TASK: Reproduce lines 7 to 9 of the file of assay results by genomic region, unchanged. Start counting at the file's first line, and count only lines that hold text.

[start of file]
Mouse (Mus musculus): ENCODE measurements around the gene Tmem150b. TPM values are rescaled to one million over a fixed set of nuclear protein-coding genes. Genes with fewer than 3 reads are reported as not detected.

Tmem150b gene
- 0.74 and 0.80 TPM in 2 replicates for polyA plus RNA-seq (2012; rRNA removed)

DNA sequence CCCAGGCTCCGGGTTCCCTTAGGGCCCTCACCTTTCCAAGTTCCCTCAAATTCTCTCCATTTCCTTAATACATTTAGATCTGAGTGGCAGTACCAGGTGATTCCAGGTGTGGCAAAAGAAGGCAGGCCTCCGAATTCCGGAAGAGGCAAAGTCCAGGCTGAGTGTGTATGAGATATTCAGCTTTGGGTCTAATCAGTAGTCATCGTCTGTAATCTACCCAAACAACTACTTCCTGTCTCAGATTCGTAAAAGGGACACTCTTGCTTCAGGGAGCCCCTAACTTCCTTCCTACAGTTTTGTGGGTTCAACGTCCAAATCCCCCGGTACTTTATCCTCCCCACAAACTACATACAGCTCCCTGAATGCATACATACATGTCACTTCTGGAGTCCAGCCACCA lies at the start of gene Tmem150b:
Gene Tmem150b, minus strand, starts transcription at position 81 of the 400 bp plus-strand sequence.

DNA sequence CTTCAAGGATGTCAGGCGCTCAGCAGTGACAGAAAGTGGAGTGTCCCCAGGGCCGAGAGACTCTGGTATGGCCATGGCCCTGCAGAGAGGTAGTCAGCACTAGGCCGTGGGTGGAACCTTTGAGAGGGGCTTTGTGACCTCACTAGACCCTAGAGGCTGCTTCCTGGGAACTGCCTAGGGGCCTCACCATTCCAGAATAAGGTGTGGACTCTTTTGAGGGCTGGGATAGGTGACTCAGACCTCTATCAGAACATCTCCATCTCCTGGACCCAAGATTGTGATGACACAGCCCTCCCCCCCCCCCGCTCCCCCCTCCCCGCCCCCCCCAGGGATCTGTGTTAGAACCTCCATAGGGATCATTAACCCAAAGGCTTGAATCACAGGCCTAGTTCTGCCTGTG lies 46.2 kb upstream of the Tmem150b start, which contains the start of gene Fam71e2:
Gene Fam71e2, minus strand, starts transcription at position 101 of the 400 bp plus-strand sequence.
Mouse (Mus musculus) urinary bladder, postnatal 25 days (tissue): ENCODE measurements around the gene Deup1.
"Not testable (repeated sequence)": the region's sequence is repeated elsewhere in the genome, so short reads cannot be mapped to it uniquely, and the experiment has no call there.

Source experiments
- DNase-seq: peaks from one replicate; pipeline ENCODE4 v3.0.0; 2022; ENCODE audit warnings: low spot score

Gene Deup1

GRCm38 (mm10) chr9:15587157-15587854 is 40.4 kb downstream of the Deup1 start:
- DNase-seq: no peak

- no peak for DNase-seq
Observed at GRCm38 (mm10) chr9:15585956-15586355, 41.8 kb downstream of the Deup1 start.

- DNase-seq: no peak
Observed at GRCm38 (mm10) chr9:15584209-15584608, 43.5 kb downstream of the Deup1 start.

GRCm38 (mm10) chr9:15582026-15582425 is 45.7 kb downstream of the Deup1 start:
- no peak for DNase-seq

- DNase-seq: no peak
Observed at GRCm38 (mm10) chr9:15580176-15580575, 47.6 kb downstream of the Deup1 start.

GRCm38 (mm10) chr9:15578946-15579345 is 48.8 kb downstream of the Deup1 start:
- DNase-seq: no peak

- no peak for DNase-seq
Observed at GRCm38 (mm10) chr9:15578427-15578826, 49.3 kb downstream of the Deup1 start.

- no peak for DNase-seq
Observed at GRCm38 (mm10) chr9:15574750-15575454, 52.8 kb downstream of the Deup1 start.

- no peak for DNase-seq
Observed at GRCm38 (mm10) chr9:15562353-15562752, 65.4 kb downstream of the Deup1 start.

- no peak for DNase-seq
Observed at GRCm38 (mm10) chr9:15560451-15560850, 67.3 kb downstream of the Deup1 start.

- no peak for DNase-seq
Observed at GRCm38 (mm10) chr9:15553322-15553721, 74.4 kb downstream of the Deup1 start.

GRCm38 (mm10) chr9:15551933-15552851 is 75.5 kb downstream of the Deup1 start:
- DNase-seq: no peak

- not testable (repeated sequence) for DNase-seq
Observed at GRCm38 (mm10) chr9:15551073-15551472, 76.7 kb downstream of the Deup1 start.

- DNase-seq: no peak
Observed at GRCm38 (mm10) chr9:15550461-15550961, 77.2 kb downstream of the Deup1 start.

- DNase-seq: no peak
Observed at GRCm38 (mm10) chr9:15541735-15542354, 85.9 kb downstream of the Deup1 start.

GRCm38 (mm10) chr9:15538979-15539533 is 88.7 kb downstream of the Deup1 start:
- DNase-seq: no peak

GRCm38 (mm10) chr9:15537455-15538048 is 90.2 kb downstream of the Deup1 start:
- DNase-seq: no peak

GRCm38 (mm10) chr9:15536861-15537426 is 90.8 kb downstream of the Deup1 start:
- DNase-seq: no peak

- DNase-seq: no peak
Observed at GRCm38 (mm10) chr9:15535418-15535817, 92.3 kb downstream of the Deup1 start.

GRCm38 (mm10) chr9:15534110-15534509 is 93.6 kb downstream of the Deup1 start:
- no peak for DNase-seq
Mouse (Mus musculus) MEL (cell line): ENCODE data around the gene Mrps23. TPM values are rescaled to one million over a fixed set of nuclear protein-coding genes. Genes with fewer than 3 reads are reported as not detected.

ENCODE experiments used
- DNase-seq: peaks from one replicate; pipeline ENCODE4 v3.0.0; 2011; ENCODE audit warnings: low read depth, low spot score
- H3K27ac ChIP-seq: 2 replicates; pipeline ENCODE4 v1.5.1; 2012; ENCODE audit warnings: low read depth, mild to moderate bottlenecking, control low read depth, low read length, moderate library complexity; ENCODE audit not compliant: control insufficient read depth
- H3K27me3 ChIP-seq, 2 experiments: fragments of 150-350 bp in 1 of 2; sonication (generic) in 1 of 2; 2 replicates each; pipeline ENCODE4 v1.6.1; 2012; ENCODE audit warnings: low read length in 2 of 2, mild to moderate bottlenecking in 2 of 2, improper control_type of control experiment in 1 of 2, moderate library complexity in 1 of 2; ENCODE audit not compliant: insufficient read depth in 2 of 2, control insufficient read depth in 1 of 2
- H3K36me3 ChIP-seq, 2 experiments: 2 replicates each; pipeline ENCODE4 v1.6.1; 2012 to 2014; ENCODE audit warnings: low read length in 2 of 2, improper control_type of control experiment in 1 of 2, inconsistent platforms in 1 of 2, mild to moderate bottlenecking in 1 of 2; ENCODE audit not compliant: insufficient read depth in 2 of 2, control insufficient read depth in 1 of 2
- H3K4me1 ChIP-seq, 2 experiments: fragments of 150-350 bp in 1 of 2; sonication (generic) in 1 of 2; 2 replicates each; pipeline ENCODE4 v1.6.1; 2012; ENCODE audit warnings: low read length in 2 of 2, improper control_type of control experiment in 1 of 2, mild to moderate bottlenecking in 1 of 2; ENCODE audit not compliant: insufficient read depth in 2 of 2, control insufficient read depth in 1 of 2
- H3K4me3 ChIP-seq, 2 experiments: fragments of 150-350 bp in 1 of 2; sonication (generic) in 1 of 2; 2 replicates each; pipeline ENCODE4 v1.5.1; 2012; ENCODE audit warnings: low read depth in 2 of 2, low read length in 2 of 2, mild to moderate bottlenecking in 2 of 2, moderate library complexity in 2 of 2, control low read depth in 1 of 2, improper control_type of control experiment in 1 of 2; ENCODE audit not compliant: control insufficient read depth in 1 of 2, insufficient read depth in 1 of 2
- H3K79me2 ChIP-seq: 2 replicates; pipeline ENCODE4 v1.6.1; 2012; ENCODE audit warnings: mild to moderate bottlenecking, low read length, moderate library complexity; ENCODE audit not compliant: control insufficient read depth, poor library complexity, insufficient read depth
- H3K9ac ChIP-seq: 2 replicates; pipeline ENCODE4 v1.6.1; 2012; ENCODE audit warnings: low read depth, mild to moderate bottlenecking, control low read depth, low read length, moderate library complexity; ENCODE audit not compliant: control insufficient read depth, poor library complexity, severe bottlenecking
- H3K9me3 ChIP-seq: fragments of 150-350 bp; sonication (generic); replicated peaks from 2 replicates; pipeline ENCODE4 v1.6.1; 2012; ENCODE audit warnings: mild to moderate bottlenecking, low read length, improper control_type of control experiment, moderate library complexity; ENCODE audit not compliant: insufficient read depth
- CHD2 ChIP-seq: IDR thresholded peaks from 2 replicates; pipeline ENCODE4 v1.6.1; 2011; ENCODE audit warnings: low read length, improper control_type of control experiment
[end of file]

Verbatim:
Gene Fam71e2, minus strand, starts transcription at position 101 of the 400 bp plus-strand sequence.
Mouse (Mus musculus) urinary bladder, postnatal 25 days (tissue): ENCODE measurements around the gene Deup1.
"Not testable (repeated sequence)": the region's sequence is repeated elsewhere in the genome, so short reads cannot be mapped to it uniquely, and the experiment has no call there.